posted by burnmp3s at 12:33 PM on November 30, 2011


I wonder if we're all using different definitions of "civilization" here. Seems like the consensus here on Metafilter that hunter-gatherer = lack of civilization

Civilization implies cities, in the strictest use of the term. So, hunter-gathers have a society and a culture, but they do not necessarily have a civilization.
posted by asnider at 2:12 PM on November 30, 2011


It's problematic usage as the colloquial understanding of "civilization" is synonymous with technology and "progress" and agriculture in a very general sense, while many hunter-gatherer societies did practice rather advanced forms of agriculture (both "hunter" and "gatherer" being gross simplifications, as both involved careful management strategies), they were simply different to the point of being basically unrecognizable to early explorers. I'm perfectly happy with the technical definition of civilization as "a society with agrarian practices sufficiently adopted to generate storable (grain) surpluses enabling dense settlements" but in actual usage the term obscures all the other technological advancements outside of this framework which are specific to "uncivilized" societies. It also implies all hunter-gatherers were nomadic which isn't true.
posted by mek at 5:49 PM on November 30, 2011 [3 favorites]


There is a difference between 'culture' and 'civilization'. Culture is
1. Communication, which need not be a verbal language. Non- humans can have that.
2.. Knowledge passed from parent to off-spring. Even non-humans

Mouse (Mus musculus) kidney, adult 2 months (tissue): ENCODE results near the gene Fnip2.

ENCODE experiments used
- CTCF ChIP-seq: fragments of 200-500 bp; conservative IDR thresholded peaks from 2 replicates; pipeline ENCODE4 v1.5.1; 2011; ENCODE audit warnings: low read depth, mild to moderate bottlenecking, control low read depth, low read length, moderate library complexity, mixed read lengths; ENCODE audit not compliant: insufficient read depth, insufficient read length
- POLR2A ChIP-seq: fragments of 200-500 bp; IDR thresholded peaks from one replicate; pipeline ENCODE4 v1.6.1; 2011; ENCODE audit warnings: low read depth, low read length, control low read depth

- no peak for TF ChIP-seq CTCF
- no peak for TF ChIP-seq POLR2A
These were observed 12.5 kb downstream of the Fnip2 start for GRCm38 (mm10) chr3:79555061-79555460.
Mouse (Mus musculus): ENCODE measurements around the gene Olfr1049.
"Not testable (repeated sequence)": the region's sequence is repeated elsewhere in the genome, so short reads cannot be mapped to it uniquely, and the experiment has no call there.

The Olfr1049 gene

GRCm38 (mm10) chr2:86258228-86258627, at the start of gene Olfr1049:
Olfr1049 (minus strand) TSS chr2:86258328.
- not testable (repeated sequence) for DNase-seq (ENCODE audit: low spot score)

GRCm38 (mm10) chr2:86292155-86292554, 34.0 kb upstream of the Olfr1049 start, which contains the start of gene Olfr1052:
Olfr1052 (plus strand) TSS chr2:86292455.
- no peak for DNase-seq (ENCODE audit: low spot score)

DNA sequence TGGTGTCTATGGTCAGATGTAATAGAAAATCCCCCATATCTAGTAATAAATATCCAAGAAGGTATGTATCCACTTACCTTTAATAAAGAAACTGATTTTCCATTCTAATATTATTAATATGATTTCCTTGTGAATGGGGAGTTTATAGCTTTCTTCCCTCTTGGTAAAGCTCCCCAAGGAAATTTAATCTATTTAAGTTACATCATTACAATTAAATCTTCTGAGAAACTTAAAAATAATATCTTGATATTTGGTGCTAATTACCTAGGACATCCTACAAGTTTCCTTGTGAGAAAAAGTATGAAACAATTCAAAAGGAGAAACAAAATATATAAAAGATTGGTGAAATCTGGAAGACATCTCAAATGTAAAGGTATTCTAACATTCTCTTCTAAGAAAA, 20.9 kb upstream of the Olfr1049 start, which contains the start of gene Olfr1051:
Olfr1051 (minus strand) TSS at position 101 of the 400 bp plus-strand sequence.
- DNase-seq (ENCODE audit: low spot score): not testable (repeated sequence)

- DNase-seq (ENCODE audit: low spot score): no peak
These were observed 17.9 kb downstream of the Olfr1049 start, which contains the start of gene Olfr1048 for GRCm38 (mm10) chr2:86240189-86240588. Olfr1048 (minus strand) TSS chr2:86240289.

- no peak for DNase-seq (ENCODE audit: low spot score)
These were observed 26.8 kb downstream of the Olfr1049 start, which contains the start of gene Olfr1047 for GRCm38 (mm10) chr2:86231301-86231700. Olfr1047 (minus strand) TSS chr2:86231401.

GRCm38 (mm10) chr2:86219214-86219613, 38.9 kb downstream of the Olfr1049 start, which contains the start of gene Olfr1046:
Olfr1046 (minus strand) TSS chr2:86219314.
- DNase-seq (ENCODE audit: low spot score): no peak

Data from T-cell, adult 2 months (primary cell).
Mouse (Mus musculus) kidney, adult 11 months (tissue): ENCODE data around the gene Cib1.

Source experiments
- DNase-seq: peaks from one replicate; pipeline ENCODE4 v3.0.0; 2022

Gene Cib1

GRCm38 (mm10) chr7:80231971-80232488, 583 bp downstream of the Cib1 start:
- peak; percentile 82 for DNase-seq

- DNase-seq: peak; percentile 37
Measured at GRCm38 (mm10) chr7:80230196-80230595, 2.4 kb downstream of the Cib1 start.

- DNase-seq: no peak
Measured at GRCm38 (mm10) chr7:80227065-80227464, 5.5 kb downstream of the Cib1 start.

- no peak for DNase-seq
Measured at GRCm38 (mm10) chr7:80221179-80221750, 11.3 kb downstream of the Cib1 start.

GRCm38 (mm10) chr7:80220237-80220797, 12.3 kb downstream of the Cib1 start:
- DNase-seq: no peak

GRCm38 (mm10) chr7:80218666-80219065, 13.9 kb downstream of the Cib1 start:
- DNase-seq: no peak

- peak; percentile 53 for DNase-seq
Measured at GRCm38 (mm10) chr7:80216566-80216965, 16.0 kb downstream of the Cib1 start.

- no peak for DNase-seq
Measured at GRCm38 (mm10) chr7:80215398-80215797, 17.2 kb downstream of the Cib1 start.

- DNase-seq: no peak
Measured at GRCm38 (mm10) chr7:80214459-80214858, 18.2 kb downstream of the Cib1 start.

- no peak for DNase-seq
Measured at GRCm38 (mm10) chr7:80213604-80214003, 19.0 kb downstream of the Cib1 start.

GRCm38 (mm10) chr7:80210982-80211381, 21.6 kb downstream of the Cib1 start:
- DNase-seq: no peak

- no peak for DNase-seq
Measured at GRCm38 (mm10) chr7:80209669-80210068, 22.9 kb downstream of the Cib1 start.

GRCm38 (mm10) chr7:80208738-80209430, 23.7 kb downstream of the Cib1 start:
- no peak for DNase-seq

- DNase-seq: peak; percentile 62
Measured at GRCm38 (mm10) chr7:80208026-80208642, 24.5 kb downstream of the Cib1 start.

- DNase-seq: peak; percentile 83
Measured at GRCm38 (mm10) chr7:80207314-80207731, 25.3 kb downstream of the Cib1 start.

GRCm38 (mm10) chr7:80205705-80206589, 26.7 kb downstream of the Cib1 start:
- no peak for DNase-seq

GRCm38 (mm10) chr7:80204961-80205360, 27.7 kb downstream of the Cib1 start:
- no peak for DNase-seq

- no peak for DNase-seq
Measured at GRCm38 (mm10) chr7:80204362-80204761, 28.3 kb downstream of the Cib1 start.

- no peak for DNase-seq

can have that.
3. Artifacts and tools. Again you
don't have to be human to have that.

Civilization is specifically cities and means of governing large numbers of people. For that you definitely have to be human.

I too would perhaps have died in a primitive setting. My first baby was in the breech position, my water had broken, so I required an emergency C-section. My second baby was born 'normally.' I was a very early VBAC. I would in primitive, or even Third World conditions have died having the first baby. That is a given. If I were
Bedu, Kalaharie, Aboriginal
Australian, a peasant in Mexico or India, or even on the wrong 'Rez
here, in the States be dead. Had I
been homeless here in the States, I would be dead.
That said, maybe our way of life does make it harder to be fully healthy. Also primitive people did not just let people die.

The archeologists have found Neandrathal skeletons of people who lived through major illness and physical trauma to be cared for by their tribes often for many years.
So the primitivists can kiss my very royal @$$!
posted by Katjusa Roquette at 8:59 PM on November 30, 2011


I would in primitive, or even Third World conditions have died having the first baby. That is a given.

I appreciate the difficulty of breech birth but it's really not a given that you would have died, there are many many many cases of successful breech home births.
posted by mek at 3:31 AM on December 1, 2011